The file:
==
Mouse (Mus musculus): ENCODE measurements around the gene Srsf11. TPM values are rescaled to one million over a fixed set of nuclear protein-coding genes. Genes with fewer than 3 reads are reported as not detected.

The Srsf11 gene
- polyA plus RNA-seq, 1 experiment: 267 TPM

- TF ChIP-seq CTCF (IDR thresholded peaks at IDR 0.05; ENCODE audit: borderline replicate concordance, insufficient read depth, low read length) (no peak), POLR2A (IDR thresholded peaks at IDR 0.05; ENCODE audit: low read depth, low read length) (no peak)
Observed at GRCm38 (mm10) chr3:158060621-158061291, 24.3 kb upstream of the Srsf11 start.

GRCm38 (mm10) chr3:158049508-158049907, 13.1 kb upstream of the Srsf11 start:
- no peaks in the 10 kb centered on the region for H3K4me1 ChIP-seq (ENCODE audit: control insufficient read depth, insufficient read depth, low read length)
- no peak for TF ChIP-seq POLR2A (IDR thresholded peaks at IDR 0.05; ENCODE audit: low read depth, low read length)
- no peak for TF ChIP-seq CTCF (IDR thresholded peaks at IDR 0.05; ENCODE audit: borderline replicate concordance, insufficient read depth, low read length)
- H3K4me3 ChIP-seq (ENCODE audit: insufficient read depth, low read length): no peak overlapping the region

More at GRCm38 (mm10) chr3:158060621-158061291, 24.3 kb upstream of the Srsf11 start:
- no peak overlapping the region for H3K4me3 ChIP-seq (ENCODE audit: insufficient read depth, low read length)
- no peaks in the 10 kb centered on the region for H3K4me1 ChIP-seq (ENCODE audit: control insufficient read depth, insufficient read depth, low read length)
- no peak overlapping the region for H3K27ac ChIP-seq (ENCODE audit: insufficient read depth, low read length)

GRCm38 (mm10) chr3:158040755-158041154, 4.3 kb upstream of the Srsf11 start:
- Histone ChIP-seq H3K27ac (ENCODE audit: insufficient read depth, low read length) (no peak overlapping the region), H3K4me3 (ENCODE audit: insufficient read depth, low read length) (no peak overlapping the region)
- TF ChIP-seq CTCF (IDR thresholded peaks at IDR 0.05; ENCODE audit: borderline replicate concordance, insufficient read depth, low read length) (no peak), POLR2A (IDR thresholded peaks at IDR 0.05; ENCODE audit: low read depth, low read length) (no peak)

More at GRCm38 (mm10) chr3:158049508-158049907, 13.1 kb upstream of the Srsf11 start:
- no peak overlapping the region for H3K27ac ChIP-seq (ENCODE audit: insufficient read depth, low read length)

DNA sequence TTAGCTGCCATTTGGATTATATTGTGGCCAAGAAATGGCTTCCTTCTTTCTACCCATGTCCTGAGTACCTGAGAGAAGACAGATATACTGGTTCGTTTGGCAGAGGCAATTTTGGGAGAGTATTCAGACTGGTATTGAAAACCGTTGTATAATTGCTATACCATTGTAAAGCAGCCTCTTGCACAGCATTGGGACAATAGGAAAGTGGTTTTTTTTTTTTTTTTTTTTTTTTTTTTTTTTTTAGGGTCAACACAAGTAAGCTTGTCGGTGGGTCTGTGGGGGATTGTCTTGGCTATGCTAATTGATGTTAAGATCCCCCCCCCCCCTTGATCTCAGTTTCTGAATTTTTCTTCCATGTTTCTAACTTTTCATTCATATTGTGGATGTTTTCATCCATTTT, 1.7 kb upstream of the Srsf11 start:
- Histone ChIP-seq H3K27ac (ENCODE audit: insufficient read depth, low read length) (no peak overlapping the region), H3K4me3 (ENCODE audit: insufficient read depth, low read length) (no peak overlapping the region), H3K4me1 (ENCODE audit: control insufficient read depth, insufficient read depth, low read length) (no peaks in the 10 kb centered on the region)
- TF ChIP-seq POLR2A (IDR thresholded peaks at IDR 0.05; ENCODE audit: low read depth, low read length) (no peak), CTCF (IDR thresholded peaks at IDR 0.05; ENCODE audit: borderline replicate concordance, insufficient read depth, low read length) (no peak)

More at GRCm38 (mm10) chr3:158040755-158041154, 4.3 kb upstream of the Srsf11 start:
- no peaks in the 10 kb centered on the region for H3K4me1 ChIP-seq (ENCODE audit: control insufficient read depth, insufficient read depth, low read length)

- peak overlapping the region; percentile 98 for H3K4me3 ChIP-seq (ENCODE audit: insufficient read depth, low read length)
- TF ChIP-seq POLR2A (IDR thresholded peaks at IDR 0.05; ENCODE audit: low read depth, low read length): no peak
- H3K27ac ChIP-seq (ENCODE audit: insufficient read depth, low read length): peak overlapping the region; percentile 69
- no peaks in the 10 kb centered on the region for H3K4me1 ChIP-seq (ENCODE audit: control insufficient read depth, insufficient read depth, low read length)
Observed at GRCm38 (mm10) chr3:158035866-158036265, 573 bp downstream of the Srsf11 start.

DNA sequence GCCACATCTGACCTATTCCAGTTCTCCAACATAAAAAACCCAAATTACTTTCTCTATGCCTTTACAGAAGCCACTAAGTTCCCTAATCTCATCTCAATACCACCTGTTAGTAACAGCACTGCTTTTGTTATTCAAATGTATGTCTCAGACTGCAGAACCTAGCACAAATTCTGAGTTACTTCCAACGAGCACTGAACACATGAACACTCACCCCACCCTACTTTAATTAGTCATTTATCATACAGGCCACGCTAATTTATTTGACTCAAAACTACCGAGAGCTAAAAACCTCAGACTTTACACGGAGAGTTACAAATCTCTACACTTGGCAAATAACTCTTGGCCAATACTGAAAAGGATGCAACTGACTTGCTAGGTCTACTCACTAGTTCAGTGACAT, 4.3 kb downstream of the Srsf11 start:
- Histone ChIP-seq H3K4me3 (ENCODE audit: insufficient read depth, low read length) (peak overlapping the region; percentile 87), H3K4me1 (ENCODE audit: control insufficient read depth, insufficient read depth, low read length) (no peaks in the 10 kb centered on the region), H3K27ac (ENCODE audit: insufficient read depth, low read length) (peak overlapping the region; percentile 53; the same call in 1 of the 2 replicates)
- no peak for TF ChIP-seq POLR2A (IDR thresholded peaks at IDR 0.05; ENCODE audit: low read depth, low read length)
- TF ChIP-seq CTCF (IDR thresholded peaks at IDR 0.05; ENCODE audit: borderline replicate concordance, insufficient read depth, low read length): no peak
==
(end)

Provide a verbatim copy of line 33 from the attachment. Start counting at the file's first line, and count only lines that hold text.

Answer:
- TF ChIP-seq CTCF (IDR thresholded peaks at IDR 0.05; ENCODE audit: borderline replicate concordance, insufficient read depth, low read length): no peak